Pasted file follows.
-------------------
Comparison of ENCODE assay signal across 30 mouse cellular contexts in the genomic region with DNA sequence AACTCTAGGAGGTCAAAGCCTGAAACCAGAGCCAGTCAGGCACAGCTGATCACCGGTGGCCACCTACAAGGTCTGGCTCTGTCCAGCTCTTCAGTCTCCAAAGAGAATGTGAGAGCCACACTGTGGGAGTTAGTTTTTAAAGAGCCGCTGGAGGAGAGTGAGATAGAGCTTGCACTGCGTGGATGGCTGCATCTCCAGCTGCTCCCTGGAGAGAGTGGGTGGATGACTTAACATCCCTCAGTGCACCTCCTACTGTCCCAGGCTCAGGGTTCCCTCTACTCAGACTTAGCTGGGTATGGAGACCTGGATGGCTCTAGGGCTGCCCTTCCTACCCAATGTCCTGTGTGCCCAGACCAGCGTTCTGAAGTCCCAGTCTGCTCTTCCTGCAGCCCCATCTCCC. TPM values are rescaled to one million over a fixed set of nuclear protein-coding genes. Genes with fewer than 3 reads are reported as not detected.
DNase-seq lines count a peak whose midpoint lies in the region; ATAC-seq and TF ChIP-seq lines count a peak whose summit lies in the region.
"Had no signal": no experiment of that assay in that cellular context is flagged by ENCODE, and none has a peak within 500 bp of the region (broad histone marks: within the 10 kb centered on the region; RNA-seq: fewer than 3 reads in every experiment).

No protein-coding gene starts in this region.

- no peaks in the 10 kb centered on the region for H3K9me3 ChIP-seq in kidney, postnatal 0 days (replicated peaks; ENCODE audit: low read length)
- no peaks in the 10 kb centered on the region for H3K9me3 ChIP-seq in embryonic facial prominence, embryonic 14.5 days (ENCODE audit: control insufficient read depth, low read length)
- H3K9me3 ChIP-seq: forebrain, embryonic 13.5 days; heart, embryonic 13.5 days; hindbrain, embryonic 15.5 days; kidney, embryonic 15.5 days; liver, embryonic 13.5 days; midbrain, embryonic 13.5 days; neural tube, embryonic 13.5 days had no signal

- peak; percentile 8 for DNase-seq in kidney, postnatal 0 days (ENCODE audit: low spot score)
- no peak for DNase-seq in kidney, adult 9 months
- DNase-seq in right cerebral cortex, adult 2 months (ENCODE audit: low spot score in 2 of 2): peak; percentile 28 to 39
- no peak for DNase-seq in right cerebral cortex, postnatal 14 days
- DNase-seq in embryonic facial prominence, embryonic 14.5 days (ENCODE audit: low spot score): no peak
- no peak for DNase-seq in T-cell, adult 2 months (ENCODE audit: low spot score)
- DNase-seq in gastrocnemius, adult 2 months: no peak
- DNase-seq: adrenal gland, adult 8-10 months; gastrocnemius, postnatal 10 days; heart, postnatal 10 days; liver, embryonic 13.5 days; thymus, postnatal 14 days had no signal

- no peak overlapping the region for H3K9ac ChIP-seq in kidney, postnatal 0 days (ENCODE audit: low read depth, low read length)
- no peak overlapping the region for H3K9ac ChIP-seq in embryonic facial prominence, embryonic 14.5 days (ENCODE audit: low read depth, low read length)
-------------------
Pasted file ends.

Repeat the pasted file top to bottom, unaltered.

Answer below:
Comparison of ENCODE assay signal across 30 mouse cellular contexts in the genomic region with DNA sequence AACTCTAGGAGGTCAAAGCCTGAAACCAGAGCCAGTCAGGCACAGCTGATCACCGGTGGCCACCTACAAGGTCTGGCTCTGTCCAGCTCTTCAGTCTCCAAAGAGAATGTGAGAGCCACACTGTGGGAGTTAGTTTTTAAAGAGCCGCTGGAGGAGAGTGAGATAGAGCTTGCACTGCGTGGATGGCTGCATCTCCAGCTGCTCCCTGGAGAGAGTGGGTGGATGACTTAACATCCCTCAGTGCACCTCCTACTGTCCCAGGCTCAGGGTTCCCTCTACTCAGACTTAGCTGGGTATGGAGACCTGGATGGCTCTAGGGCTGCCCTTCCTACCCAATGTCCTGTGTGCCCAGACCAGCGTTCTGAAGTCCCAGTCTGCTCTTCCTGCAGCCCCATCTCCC. TPM values are rescaled to one million over a fixed set of nuclear protein-coding genes. Genes with fewer than 3 reads are reported as not detected.
DNase-seq lines count a peak whose midpoint lies in the region; ATAC-seq and TF ChIP-seq lines count a peak whose summit lies in the region.
"Had no signal": no experiment of that assay in that cellular context is flagged by ENCODE, and none has a peak within 500 bp of the region (broad histone marks: within the 10 kb centered on the region; RNA-seq: fewer than 3 reads in every experiment).

No protein-coding gene starts in this region.

- no peaks in the 10 kb centered on the region for H3K9me3 ChIP-seq in kidney, postnatal 0 days (replicated peaks; ENCODE audit: low read length)
- no peaks in the 10 kb centered on the region for H3K9me3 ChIP-seq in embryonic facial prominence, embryonic 14.5 days (ENCODE audit: control insufficient read depth, low read length)
- H3K9me3 ChIP-seq: forebrain, embryonic 13.5 days; heart, embryonic 13.5 days; hindbrain, embryonic 15.5 days; kidney, embryonic 15.5 days; liver, embryonic 13.5 days; midbrain, embryonic 13.5 days; neural tube, embryonic 13.5 days had no signal

- peak; percentile 8 for DNase-seq in kidney, postnatal 0 days (ENCODE audit: low spot score)
- no peak for DNase-seq in kidney, adult 9 months
- DNase-seq in right cerebral cortex, adult 2 months (ENCODE audit: low spot score in 2 of 2): peak; percentile 28 to 39
- no peak for DNase-seq in right cerebral cortex, postnatal 14 days
- DNase-seq in embryonic facial prominence, embryonic 14.5 days (ENCODE audit: low spot score): no peak
- no peak for DNase-seq in T-cell, adult 2 months (ENCODE audit: low spot score)
- DNase-seq in gastrocnemius, adult 2 months: no peak
- DNase-seq: adrenal gland, adult 8-10 months; gastrocnemius, postnatal 10 days; heart, postnatal 10 days; liver, embryonic 13.5 days; thymus, postnatal 14 days had no signal

- no peak overlapping the region for H3K9ac ChIP-seq in kidney, postnatal 0 days (ENCODE audit: low read depth, low read length)
- no peak overlapping the region for H3K9ac ChIP-seq in embryonic facial prominence, embryonic 14.5 days (ENCODE audit: low read depth, low read length)